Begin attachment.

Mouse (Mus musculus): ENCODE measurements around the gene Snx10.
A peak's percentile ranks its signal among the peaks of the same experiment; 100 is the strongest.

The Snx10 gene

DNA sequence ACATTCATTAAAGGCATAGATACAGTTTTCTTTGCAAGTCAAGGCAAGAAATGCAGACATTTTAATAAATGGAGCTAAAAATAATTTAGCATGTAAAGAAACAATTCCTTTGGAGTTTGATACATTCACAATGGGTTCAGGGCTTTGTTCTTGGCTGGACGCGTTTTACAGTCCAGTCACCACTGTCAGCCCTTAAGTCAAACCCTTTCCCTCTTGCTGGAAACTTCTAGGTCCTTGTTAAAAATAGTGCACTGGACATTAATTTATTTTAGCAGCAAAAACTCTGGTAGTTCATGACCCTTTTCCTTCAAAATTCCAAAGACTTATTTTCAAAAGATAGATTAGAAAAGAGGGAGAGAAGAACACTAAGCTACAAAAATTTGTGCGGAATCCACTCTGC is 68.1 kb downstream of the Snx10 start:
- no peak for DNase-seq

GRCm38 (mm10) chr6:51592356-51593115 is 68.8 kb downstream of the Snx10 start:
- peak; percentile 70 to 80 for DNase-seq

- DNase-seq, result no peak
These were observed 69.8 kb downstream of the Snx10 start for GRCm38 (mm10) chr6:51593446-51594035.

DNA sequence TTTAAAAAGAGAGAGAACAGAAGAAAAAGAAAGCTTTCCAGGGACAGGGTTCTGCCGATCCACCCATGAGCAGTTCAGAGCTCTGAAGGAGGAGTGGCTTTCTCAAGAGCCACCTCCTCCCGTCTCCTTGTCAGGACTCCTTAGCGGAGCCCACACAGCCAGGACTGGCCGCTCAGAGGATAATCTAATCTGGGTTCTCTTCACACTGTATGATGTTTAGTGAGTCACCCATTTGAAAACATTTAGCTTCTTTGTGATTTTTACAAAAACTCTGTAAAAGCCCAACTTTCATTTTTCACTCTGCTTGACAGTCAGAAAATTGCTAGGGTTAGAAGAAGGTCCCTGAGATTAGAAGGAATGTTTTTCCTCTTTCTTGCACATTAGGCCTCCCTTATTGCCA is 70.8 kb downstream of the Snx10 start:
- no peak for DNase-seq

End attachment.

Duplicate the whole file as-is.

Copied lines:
Mouse (Mus musculus): ENCODE measurements around the gene Snx10.
A peak's percentile ranks its signal among the peaks of the same experiment; 100 is the strongest.

The Snx10 gene

DNA sequence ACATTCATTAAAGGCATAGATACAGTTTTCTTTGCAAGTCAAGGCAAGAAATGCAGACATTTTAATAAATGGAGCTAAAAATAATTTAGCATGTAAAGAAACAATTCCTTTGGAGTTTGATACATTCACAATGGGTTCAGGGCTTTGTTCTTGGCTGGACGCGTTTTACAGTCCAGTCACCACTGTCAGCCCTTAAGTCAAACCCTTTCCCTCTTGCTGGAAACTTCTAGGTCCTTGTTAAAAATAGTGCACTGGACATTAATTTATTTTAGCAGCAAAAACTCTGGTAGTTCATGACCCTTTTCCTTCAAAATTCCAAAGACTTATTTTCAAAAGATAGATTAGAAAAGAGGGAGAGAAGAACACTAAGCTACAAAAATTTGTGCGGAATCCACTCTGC is 68.1 kb downstream of the Snx10 start:
- no peak for DNase-seq

GRCm38 (mm10) chr6:51592356-51593115 is 68.8 kb downstream of the Snx10 start:
- peak; percentile 70 to 80 for DNase-seq

- DNase-seq, result no peak
These were observed 69.8 kb downstream of the Snx10 start for GRCm38 (mm10) chr6:51593446-51594035.

DNA sequence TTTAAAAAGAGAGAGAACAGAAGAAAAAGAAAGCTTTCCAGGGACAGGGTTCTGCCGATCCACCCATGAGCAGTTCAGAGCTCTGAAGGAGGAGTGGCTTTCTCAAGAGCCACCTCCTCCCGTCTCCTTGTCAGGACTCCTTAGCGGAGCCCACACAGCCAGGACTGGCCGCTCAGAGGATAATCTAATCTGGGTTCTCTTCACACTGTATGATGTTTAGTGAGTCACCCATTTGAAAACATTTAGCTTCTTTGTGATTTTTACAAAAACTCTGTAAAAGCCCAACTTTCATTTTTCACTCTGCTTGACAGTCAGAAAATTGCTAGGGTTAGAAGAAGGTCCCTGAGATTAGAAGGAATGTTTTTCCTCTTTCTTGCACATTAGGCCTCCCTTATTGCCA is 70.8 kb downstream of the Snx10 start:
- no peak for DNase-seq